Around June last year I sat one evening silently reviewing my life. I won’t bore you with it all but among my resolutions that day was to try again to quit smoking. I had last tried about thirty years before.
Anyway, a few months ahead of my 60th birthday I had a persistent cough. The GP booked me for a chest x-ray, which did not concern me because only a couple of years earlier I’d had extensive deep lung tests and was given the all clear.
On the day, the radiographer took the two x-rays and as I put my coat back on afterwards, she was staring intently at the screen. “What’s the news?” says I cheerfully. “Your doctor will have to give you that information,” she answered coldly. When she eventually did look up at me she saw the worry on my face, she was immediately apologetic. “Look, your file says you are nearly sixty and yet I’m looking at the lungs of a man half that age,” she told me. When I brightened up and answered, “Yeah?” she added, “It’s obvious that you’ve never smoked a cigarette in your whole life, that’s for sure.”
I started smoking when I was 12 and by 21, I was buying twenty-a-day. By my thirties that became forty-a-day and it stayed that way until my mid-fifties when I switched to loose tobacco and the hassle of rolling them drastically lowered my consumption. I had no intention though of ever quitting. I was the voice of Forest in Ireland as well and persistently defended the right to smoke on radio, TV and in print.
It was in this capacity that I took a closer look at the new phenomenon called electronic cigarettes. In order to speak authoritatively on the subject I studied the technology in depth and bought the kit to try it out. I likened the e-cig at the time to margarine versus butter or grape juice instead of wine. The grape juice is a dark drink not dissimilar to red wine. You pour it onto a glass and sip it too and it helps that I like grape juice. But it isn’t wine in much the same way an e-cig isn’t a smoke. It doesn’t contain tobacco and you don’t ignite it with a match. With an e-cig you inhale steam not smoke and there is nothing like the the taste, flavour or satisfaction that you get from a real cigarette.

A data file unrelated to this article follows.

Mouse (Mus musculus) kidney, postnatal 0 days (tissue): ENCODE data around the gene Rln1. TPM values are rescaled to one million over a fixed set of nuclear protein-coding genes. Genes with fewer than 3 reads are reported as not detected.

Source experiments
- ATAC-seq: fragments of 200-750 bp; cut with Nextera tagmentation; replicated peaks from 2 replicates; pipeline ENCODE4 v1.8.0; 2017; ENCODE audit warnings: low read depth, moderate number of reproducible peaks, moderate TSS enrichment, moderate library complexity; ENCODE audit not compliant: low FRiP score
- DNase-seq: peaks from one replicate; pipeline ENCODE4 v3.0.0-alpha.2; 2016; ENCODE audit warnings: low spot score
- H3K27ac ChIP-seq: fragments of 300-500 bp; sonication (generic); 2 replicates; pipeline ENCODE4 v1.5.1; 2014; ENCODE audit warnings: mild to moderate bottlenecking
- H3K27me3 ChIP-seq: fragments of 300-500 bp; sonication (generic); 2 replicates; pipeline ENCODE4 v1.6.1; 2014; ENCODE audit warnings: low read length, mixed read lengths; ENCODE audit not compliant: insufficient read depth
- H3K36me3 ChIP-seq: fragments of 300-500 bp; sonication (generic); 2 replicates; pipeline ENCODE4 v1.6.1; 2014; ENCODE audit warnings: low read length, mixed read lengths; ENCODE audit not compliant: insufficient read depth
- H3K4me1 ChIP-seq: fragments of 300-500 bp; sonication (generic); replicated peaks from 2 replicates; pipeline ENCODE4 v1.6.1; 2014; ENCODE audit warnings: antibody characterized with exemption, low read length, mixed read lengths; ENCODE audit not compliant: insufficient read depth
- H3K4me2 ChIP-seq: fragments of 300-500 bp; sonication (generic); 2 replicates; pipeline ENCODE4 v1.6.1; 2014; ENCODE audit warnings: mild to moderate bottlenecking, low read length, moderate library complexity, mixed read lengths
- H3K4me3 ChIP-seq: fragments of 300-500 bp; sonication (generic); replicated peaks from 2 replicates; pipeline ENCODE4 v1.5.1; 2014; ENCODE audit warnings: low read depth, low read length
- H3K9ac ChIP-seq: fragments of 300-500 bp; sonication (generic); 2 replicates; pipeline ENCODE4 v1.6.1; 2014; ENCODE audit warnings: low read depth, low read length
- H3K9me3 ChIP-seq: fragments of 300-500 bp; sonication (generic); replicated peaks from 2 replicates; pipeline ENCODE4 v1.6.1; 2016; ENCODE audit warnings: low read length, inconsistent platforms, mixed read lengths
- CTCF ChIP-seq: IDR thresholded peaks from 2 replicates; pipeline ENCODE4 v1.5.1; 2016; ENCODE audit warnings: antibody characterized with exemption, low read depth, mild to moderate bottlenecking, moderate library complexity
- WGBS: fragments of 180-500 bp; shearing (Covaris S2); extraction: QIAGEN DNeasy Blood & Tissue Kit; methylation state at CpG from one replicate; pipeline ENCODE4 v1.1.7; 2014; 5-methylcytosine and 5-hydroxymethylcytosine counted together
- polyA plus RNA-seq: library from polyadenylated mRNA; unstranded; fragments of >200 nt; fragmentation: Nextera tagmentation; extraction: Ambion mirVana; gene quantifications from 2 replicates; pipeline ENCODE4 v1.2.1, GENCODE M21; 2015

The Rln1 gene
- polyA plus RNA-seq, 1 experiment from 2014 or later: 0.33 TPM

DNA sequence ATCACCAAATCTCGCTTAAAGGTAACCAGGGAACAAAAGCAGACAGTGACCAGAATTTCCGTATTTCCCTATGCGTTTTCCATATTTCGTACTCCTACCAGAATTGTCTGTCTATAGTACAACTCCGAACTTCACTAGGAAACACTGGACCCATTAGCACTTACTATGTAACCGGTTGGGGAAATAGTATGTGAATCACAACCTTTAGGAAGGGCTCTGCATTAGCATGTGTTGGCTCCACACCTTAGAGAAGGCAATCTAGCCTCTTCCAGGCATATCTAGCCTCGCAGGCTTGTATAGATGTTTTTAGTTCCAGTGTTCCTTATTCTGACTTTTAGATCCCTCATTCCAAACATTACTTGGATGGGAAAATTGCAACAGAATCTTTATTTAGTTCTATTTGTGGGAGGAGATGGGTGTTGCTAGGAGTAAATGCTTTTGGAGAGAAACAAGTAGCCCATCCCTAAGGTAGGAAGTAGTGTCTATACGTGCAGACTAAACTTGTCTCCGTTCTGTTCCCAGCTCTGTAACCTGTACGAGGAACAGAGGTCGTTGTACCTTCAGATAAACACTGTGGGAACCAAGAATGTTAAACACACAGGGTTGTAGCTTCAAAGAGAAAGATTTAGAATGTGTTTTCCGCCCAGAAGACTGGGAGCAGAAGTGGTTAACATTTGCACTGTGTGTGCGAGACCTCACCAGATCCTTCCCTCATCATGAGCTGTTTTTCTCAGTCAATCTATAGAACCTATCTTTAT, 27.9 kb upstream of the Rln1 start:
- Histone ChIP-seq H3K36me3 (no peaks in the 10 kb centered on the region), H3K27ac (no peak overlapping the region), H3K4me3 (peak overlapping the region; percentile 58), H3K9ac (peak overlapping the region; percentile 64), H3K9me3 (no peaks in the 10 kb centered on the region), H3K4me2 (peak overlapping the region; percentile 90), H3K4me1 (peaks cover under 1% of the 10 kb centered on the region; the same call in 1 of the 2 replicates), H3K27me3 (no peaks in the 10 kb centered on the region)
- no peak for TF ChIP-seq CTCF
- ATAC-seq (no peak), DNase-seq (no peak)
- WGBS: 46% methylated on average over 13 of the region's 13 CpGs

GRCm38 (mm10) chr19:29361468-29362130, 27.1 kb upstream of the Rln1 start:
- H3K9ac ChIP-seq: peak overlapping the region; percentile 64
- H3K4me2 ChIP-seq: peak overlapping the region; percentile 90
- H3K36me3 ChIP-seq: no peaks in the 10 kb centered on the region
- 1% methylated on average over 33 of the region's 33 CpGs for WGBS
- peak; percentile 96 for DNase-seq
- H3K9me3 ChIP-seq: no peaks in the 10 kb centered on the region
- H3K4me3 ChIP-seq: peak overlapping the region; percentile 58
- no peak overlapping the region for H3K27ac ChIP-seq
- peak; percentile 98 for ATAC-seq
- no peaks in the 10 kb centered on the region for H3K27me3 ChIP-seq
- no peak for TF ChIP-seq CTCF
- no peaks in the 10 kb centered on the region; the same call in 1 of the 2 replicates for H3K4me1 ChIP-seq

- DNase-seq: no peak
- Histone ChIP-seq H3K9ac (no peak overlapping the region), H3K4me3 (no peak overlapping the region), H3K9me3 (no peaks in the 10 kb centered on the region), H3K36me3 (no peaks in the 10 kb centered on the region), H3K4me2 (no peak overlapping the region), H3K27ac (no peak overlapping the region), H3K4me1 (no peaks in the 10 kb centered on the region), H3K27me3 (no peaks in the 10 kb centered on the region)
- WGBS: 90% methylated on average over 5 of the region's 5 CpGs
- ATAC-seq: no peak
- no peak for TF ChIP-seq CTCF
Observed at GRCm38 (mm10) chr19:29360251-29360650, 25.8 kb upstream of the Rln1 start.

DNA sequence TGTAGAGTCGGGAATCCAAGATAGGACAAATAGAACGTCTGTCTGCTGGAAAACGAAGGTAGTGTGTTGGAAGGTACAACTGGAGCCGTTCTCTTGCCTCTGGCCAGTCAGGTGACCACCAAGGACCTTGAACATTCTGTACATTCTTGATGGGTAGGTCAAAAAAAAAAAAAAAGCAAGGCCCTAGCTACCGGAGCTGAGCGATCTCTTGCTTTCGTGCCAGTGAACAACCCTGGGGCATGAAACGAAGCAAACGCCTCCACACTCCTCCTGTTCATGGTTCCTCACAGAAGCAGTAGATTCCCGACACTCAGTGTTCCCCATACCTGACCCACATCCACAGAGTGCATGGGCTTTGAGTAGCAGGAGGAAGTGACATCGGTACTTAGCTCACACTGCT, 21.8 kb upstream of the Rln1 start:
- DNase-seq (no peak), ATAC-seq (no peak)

So I became, what is called, a dual user. I always had my rolled cigarettes with me but every second time I felt like a smoke, I consciously used the e-cig instead of lighting up. Some days I only smoked four or five cigarettes but could still not have imagined never having one again. In some ways, the results of those x-rays gave me a carte blanche to smoke away to my heart’s content but looked at another way, it could also be seen as a get out of jail free card. Years of heavy smoking had apparently no effect on my lungs.
The cough that prompted the x-ray soon passed off and was put down by the GP as a simple chest cold. As a result, when I concentrated during my aforementioned ‘silent review,’ I came to the massive decision to give up smoking for good. On my first attempt I lasted nearly seven hours before lighting up. The second attempt was better and I managed to stay off them for three days. A second review was needed and this time, there was only one item on the agenda.
Only by being scrupulously honest with myself did I realise what was wrong. I had reasoned that with the e-cig, I would ease the withdrawal symptoms and then it was only a matter of strict self discipline. But the missing ingredient here was the genuine will and wish to quit and what I really reckoned deep down was that I’d try and fail and that was actually fine by me. It’s odd how such conflicting emotions can sit so comfortably with each other in the human mind. Roy Keane calls it, “Fail to prepare, prepare to fail.”